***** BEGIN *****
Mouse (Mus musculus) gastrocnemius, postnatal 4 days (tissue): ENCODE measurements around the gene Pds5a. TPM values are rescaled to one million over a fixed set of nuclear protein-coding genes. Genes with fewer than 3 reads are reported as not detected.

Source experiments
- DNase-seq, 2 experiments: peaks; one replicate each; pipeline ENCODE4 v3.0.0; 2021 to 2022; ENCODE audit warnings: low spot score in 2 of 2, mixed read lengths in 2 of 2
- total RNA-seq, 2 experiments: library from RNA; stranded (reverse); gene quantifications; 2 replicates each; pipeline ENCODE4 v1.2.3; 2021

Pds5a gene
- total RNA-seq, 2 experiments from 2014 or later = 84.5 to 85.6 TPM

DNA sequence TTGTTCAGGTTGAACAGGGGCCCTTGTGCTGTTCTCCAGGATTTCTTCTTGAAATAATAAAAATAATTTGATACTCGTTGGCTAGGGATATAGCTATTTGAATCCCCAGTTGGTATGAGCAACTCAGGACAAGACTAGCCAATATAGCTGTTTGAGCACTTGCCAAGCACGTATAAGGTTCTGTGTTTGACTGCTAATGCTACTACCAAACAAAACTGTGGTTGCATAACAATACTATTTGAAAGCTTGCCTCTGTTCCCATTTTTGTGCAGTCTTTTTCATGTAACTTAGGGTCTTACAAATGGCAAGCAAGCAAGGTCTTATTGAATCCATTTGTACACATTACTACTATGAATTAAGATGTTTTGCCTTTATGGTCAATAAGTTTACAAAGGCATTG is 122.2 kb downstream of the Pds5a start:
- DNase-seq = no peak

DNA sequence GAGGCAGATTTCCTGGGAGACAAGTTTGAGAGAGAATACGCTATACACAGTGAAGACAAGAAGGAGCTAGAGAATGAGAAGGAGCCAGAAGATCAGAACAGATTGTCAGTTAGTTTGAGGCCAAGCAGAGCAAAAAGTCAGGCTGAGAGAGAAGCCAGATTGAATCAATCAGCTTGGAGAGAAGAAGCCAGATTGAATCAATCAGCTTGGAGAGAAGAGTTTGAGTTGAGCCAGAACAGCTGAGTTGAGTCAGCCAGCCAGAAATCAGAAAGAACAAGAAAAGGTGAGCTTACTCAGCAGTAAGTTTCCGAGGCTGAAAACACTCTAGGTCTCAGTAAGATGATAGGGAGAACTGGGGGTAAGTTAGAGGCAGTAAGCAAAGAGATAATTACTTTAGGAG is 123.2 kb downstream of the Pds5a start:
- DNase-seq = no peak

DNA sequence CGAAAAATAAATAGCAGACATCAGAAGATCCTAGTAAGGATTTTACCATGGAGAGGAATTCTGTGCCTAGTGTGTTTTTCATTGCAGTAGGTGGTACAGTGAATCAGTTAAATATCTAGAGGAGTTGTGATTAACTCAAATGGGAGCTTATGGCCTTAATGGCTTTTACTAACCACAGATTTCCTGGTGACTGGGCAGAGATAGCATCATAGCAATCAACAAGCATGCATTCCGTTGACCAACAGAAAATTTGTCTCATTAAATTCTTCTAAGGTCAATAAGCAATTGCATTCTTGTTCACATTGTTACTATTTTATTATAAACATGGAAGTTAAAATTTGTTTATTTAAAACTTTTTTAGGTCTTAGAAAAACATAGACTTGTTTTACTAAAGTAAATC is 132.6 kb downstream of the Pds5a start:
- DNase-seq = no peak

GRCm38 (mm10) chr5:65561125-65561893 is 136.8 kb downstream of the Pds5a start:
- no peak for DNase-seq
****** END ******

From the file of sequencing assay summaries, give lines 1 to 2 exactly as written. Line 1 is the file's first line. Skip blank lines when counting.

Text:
Mouse (Mus musculus) gastrocnemius, postnatal 4 days (tissue): ENCODE measurements around the gene Pds5a. TPM values are rescaled to one million over a fixed set of nuclear protein-coding genes. Genes with fewer than 3 reads are reported as not detected.

Source experiments